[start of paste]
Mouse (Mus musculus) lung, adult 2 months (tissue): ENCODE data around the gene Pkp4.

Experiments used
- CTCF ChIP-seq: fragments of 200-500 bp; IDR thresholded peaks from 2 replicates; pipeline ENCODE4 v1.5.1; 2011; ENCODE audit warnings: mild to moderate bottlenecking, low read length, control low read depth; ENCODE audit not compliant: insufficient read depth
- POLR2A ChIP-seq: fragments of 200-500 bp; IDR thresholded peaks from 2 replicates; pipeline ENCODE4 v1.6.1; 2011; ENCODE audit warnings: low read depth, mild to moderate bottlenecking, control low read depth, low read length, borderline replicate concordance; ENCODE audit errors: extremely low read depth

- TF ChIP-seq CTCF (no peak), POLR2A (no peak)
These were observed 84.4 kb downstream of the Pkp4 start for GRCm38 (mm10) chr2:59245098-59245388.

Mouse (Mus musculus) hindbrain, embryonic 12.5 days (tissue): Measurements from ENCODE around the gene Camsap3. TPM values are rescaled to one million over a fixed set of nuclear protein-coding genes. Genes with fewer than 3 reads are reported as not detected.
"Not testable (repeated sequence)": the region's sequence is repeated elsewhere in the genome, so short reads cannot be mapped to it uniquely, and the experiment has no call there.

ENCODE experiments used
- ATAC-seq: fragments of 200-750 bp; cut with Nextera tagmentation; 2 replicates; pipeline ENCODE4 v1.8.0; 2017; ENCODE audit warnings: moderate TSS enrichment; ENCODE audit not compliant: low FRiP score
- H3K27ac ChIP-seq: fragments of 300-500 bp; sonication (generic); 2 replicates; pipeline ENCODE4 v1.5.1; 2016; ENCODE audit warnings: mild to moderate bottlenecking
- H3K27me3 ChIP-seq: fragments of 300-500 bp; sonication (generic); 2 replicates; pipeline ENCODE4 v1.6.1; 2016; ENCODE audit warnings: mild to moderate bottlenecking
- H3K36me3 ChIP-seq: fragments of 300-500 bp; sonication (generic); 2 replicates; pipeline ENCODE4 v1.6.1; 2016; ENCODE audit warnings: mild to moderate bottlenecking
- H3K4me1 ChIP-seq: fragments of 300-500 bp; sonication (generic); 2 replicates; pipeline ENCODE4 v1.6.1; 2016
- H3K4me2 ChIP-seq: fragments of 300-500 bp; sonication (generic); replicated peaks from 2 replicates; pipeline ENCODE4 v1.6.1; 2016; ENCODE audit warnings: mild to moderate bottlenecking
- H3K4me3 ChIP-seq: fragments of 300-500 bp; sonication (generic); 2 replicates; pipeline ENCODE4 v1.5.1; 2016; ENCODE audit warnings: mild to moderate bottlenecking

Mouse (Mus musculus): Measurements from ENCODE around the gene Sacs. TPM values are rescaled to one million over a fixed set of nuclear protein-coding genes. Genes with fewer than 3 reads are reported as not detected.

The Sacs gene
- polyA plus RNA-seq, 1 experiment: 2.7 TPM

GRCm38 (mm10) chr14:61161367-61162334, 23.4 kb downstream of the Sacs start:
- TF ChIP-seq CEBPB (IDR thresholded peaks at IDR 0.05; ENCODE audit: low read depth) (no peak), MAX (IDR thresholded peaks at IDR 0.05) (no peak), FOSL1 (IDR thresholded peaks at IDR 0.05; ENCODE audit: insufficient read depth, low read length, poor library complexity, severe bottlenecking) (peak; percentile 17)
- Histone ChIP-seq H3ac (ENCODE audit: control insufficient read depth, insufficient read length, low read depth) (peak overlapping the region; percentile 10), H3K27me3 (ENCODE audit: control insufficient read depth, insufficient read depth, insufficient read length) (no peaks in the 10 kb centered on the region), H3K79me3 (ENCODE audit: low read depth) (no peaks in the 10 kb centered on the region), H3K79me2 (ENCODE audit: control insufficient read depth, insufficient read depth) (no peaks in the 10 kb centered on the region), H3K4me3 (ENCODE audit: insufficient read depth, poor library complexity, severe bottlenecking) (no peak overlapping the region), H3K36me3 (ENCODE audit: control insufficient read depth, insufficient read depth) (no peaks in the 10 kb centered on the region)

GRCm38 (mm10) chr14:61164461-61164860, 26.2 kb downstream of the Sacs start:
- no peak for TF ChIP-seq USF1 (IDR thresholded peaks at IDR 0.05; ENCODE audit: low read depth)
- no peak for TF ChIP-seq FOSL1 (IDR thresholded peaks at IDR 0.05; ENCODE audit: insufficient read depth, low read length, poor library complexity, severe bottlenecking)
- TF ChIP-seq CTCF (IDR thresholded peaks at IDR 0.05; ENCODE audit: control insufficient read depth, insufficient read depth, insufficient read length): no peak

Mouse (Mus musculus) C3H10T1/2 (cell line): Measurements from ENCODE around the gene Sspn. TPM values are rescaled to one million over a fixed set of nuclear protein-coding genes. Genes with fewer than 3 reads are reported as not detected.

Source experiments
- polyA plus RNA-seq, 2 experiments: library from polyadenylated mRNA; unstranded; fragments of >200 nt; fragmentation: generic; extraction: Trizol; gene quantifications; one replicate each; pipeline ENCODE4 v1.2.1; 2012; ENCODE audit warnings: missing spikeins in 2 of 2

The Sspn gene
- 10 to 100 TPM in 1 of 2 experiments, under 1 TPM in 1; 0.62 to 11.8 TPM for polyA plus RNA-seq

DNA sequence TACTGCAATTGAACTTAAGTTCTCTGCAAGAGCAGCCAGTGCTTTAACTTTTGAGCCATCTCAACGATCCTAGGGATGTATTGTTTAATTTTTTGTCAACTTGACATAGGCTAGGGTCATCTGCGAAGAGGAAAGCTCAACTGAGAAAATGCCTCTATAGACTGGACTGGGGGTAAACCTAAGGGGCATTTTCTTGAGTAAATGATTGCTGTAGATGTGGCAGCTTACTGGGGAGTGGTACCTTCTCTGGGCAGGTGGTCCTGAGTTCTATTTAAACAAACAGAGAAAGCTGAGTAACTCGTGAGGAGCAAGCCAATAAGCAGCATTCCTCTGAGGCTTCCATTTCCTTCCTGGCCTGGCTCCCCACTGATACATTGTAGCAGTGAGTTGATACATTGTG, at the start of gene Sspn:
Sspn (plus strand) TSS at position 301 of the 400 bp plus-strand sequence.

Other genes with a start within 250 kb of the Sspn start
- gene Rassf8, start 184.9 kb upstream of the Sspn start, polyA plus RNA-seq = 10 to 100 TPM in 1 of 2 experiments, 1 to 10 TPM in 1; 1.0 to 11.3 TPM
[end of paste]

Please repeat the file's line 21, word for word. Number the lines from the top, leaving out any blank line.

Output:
- TF ChIP-seq CEBPB (IDR thresholded peaks at IDR 0.05; ENCODE audit: low read depth) (no peak), MAX (IDR thresholded peaks at IDR 0.05) (no peak), FOSL1 (IDR thresholded peaks at IDR 0.05; ENCODE audit: insufficient read depth, low read length, poor library complexity, severe bottlenecking) (peak; percentile 17)